Temperature fluctuations are much under appreciated stressor of fish. Similar finding that the slight change in water temperature can be due to natural heat loading system or thermal pollution in normal or natural water disrupt aquatic ecosystem resulting stress to fish, ultimately can kill fish Sawane et al (2006). Umminger in 1970 reported that during chronic period of stress protein are also the sources of energy. Since fish have very little amount of carbohydrate, the next alternate source of energy is protein to meet the increase energy demand. Prashnath and David (2006) studied that the increase in free amino acid can also be attributed to the synthesis of amino acid in addition to their elevation by protein hydrolysis. Also Yerragi et al; 2000 found that under extreme condition protein supply energy in metabolic pathway and biochemical reaction. Further more, protein turn over keep a dynamic relationship

between the free amino acid and the protein pool, and may act as a temporary buffer of amino acid imbalance. Amino acid is important source fish Sheffner and Bergeina (1952). Ronnested et al. 2001 stated those amino acids which are not polymerised into proteins due to amino acid imbalance will be catabolised, trans aminated into another amino acid, used in gluconeogenesis or lipogenesis. Thus, the increase in amino acid levels is due to enhanced proteolysis activity and also inverse relationship between protein and amino acid. In the present study, Channa striatus fish showed increased level of free amino acid in its muscle tissue might be due to intensive proteolysis in the respective tissue, which have lead to increased deamination and oxidation of amino acids.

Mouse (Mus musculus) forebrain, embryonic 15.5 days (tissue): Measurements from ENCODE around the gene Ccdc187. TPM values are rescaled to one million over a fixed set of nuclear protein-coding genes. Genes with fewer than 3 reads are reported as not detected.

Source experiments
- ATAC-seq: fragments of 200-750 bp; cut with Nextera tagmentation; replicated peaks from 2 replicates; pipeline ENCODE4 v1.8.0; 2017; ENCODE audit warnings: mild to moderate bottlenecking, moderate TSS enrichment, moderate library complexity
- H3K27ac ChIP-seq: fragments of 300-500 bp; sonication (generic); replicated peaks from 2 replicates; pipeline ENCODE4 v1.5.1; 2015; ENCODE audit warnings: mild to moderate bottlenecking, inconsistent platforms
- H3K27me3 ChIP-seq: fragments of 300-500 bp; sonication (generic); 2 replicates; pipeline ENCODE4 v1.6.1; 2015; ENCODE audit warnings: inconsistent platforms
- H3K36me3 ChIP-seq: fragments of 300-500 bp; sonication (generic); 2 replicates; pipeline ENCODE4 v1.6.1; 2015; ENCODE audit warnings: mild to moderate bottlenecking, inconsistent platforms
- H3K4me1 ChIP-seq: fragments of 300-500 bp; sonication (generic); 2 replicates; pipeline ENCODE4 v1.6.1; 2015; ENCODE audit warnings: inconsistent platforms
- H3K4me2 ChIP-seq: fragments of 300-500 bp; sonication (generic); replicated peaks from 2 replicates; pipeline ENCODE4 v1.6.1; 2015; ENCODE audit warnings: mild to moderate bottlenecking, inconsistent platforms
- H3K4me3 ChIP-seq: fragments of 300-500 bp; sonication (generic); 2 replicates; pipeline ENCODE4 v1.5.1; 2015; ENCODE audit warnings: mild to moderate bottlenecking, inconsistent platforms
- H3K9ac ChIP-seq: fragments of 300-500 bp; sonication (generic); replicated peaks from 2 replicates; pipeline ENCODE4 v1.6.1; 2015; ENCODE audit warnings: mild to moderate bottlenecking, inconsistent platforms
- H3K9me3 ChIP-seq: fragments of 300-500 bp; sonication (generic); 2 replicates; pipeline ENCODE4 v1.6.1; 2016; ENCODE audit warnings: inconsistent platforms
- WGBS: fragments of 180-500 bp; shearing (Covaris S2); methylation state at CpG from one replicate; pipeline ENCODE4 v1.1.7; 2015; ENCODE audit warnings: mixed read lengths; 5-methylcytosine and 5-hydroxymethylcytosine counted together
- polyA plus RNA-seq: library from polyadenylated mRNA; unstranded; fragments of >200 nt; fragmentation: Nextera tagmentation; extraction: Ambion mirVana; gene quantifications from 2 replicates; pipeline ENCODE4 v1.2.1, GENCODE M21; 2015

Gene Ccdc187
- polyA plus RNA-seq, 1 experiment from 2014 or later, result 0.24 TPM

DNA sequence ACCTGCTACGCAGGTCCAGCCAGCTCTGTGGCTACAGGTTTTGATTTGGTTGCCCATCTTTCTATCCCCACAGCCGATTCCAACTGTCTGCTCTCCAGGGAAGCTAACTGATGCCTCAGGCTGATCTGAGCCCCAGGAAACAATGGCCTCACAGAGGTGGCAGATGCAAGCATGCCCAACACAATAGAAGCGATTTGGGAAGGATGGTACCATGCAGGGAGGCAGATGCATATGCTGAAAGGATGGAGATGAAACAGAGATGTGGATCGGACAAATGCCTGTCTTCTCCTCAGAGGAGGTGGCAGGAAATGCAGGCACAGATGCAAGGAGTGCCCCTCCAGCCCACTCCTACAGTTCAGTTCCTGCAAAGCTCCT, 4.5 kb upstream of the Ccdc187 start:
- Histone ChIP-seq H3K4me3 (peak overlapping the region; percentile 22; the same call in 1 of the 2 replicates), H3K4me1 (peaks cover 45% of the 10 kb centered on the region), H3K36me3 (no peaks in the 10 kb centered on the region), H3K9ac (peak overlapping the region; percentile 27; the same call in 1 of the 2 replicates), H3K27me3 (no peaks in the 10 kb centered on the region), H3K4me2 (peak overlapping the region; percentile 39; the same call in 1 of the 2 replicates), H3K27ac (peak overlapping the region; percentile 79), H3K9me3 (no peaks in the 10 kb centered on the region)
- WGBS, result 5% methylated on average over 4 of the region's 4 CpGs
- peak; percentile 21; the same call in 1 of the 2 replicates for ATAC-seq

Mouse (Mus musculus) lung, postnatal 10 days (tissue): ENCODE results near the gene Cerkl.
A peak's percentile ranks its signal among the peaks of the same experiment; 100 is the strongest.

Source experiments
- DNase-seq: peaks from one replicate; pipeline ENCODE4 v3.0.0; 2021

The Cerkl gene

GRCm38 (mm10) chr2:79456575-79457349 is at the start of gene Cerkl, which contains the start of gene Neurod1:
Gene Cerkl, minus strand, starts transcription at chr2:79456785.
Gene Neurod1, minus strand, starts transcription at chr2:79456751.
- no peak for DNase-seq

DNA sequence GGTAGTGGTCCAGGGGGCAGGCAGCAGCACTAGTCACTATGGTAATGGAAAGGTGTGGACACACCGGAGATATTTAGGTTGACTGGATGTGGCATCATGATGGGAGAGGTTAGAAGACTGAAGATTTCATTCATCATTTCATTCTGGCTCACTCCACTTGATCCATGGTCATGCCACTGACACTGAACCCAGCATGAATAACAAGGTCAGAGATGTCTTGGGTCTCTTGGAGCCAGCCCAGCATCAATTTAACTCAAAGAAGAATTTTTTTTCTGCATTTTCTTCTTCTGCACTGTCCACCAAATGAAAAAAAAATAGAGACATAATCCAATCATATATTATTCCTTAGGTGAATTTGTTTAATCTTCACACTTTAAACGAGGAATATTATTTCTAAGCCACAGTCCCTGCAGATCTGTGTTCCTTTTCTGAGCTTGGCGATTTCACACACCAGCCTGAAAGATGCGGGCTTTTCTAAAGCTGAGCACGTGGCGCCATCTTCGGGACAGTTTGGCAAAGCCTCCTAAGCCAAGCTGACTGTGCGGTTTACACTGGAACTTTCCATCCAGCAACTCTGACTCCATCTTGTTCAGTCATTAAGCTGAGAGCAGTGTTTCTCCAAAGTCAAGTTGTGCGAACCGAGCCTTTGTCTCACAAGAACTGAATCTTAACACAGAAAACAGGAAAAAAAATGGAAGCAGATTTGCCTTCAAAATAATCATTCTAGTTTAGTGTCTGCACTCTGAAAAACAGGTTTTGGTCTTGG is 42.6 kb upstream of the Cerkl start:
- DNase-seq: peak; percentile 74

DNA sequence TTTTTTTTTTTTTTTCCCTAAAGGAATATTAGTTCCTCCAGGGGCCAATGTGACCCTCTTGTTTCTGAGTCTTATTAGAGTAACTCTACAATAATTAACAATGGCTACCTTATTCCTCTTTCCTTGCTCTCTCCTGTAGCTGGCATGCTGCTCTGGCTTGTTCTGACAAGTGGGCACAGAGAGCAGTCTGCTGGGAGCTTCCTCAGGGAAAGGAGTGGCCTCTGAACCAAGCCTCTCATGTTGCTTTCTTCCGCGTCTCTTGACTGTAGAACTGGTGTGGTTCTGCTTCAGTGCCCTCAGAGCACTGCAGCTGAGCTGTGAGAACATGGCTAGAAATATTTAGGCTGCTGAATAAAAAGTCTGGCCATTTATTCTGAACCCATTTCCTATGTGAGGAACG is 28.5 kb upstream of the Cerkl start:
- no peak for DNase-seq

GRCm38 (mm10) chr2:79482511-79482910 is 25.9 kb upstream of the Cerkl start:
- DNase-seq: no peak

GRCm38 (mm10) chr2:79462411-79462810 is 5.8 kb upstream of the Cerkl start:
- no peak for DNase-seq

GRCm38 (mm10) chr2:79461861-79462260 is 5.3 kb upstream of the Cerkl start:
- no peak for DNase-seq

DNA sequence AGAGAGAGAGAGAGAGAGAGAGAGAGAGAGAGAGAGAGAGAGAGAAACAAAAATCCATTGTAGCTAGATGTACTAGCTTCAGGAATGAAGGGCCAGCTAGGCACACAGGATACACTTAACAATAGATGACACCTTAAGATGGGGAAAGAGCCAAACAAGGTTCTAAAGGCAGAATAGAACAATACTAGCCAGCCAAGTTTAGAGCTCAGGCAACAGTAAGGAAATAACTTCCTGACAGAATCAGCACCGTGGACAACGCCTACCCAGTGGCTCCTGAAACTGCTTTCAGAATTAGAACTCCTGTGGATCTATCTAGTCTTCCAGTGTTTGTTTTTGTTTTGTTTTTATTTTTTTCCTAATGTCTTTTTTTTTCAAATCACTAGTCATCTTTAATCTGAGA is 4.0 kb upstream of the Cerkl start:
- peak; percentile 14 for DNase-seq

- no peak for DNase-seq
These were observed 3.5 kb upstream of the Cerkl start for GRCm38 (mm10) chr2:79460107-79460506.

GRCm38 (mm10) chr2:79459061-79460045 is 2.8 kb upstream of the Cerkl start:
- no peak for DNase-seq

LITERATURE CITED Anilkumar V, Janaiah C and Venkateshwarlu P. 2010. Impact of thiamethoxan on proteases, aminases and glutamated dehydrogenase in some tissue of fresh water fish Channa punctatus (Bloch). An .Int. J. Life. Sci. 5 (1): 135-137. Beschta RL, Bibly RE, Brown GW, Hollby LB and Hofstra TD. 1987. Stream temperature and aquatic habitat in Salo EO and Cundy TW. (Eds. Streamside management forestry and fisheries interaction, University of Washington, Institute of Forestry Resource Contribution No. 57 pp: 191-232. Das T, Pal AK, Chakraborty SK, Manush SM, Chatterjee N and Mukherjee SC. 2004. Thermal tolerance and oxygen consumption of Indian major corps acclimated to your temperatures. J. Therm. Biol., 29: 157-163. Love RM. 1980. The chemical biology of fishes, 2. Academic Press, London 943.
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Science Research Reporter 1(3): 143-145, Nov. 2011

ISSN: 2249-7846 (Online)

Mertz ET. 1969. Fish in research Nevhans, O. W. and Halvert J. E. Amino acid protein requirement of fish. Acad. Press, New york, pp. 233-244. Moore S. and Stein WH. 1954. A modified ninhydrin reagent for the photomeric realted compounds. J.Biol.Chem. 211: 813-907. Ronnestad I, Conceicao LEC, Aragao C and Dinis MT. 2001. Assimilation and catabolism of dispensable and indispensable in post larval senegal sole. (Solea senegalesis). Comp. Biochem. Physiol. 130: 461-466. Sawane AP ,Puranik and Bhate AM .2006.Impact 0f industrial pollution on river Irai,District chandrapur ,with reference to fluctuation in Co2 and pH. J. Aqua.Biol. 21(1): 105-110. Sheffner AL and Bergeina O. 1952. The effect of peptone and amino acid ingestion upon the concentration of tissues amino acid. J.Natru 48:139-148. Vishvanathan R, Bhat YM, Shreekumaran G, Doshi GR, Gogate SS ,Bhagat AM and Unni LK. 1966. Mineral content of aquatic foods. Proc. Ind. Acad. Sci., 64(B): 301-313. Yerragi SG, Kali VA and Yeraj S. 2000. Effect of pesticides Malathion on protein metabolism of the marine crab (Uca marionis). J. Exotoxicol. Environ. Monit., 10(1): 59-62. Zargar S and Gosh 2005. Thermal and biocidal effects on freshwater T. K. Zooplankton. J. Aqua. Biol., 20(1): 19-95.